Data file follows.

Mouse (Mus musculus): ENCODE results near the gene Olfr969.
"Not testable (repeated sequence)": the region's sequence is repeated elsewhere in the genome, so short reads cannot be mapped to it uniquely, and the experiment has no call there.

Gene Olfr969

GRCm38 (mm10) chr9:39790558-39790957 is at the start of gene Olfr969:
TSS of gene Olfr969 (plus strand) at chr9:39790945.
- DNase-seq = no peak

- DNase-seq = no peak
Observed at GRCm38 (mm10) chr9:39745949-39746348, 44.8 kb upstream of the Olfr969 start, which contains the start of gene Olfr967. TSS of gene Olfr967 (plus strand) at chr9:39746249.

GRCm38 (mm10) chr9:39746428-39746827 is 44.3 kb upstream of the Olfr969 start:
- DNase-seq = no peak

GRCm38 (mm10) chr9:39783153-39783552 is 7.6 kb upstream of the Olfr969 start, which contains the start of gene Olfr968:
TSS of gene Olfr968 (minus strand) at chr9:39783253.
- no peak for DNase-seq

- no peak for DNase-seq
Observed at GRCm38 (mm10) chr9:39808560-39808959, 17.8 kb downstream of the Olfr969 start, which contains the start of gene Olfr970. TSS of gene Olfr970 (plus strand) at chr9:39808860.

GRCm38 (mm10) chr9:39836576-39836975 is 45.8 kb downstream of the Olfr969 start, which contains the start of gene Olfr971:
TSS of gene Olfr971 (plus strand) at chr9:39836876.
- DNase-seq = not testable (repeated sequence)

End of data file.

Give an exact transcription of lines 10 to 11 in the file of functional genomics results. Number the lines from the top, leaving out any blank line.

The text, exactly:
- DNase-seq = no peak

GRCm38 (mm10) chr9:39783153-39783552 is 7.6 kb upstream of the Olfr969 start, which contains the start of gene Olfr968: